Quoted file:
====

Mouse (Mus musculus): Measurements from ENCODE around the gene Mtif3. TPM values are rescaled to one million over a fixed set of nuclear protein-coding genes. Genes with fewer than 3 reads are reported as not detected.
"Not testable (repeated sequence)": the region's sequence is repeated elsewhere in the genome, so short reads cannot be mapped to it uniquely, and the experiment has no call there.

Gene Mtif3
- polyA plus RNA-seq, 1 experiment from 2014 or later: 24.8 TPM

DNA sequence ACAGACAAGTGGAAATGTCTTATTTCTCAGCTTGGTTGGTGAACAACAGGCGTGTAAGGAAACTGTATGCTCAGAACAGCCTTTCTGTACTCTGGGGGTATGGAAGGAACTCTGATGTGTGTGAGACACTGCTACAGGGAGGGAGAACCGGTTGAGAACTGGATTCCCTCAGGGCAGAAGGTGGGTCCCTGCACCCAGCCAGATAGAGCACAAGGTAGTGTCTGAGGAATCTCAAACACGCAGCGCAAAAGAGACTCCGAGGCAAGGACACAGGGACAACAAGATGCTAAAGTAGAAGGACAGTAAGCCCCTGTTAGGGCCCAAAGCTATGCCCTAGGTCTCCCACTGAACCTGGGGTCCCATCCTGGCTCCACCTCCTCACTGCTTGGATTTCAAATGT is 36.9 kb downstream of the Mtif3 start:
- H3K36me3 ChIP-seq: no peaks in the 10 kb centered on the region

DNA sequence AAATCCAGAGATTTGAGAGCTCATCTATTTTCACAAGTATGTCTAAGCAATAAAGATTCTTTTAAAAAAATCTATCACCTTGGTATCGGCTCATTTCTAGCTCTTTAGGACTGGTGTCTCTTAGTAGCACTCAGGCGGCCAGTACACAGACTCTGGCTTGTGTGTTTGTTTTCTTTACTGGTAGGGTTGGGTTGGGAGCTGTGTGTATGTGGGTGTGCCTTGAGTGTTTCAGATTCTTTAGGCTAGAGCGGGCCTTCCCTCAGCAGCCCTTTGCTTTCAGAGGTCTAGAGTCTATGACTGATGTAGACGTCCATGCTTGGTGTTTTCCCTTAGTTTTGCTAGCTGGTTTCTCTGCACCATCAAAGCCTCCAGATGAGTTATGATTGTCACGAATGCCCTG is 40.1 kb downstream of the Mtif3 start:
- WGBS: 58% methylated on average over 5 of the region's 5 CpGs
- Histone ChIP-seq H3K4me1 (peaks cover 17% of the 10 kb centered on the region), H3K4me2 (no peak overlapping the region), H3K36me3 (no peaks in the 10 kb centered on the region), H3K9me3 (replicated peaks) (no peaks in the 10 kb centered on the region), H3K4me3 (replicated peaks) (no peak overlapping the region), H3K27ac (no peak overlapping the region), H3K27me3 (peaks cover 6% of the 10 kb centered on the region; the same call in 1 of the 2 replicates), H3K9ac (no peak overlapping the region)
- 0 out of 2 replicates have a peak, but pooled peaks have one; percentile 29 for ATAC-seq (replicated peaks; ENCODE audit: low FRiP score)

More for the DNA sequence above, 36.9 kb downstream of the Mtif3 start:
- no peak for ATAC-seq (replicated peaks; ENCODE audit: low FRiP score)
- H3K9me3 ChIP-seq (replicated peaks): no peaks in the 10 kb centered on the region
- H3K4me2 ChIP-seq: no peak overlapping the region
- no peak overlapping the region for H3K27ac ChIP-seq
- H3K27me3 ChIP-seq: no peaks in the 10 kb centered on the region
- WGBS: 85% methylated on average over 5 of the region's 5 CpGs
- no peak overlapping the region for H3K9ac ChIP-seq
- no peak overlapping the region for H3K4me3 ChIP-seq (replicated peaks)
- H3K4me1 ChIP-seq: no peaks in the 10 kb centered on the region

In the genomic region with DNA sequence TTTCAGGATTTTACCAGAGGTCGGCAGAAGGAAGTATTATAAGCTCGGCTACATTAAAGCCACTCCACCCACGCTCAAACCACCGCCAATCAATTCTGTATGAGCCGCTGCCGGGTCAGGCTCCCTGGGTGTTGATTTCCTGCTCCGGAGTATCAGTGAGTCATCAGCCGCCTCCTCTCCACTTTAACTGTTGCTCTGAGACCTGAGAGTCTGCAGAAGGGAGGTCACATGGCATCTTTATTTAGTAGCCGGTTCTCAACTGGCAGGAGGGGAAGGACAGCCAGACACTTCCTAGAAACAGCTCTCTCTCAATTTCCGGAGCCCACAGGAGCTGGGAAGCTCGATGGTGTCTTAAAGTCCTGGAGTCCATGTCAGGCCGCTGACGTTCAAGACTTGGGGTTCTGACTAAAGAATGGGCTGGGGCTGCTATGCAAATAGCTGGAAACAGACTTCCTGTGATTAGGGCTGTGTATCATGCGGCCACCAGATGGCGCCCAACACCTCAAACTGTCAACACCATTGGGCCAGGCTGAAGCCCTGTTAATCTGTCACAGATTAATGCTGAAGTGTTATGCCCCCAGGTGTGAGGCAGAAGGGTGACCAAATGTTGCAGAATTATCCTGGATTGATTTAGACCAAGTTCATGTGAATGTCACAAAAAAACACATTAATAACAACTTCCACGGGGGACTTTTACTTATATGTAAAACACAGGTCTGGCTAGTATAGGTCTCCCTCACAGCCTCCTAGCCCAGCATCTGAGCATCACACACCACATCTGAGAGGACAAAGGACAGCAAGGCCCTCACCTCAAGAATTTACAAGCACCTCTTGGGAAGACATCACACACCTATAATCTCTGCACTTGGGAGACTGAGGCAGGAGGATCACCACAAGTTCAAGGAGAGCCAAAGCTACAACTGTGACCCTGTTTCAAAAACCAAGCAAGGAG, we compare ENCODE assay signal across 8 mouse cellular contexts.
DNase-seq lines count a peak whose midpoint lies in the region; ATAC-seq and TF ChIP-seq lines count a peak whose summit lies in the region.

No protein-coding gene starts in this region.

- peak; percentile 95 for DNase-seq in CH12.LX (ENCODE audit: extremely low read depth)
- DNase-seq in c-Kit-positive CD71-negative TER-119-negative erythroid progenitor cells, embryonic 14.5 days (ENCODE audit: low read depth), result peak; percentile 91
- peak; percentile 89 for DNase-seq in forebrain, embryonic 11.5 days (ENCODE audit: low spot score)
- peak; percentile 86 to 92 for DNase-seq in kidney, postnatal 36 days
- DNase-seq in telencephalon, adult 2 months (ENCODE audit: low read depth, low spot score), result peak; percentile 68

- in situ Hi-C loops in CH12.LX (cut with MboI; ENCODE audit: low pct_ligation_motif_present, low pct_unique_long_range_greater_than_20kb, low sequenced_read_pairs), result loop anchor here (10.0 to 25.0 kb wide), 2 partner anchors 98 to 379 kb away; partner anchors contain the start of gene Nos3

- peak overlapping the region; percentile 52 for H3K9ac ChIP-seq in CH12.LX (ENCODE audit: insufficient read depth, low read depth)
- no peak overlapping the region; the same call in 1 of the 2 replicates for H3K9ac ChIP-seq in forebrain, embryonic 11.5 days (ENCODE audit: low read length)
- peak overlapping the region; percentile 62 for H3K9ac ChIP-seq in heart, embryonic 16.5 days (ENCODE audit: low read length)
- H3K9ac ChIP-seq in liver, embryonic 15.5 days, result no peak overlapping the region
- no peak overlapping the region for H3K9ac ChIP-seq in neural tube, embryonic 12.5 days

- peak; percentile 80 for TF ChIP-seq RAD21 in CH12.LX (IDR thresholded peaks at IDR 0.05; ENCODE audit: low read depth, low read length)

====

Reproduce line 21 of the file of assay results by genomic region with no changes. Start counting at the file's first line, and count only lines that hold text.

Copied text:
In the genomic region with DNA sequence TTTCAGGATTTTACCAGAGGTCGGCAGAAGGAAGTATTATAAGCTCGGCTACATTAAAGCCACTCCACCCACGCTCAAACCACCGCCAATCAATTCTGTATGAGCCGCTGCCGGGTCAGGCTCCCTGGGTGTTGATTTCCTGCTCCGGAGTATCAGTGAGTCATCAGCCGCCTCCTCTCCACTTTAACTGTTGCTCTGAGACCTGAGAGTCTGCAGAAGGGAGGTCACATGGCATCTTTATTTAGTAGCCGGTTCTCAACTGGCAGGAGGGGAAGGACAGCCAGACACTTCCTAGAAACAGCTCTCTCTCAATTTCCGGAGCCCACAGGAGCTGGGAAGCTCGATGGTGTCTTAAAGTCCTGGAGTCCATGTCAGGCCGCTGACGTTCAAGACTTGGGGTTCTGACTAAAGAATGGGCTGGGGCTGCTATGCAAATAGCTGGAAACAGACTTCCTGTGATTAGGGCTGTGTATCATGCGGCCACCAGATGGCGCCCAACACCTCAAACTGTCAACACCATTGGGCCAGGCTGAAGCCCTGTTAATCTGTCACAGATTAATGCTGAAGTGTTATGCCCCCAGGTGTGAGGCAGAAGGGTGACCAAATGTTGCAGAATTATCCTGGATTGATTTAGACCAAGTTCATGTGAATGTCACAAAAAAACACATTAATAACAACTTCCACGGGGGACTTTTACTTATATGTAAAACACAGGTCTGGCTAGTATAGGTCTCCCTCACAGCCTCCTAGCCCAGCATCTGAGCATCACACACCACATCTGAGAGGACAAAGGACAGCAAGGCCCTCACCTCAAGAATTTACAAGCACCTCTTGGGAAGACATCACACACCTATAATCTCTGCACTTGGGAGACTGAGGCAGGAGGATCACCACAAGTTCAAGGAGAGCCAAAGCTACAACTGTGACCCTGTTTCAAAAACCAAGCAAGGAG, we compare ENCODE assay signal across 8 mouse cellular contexts.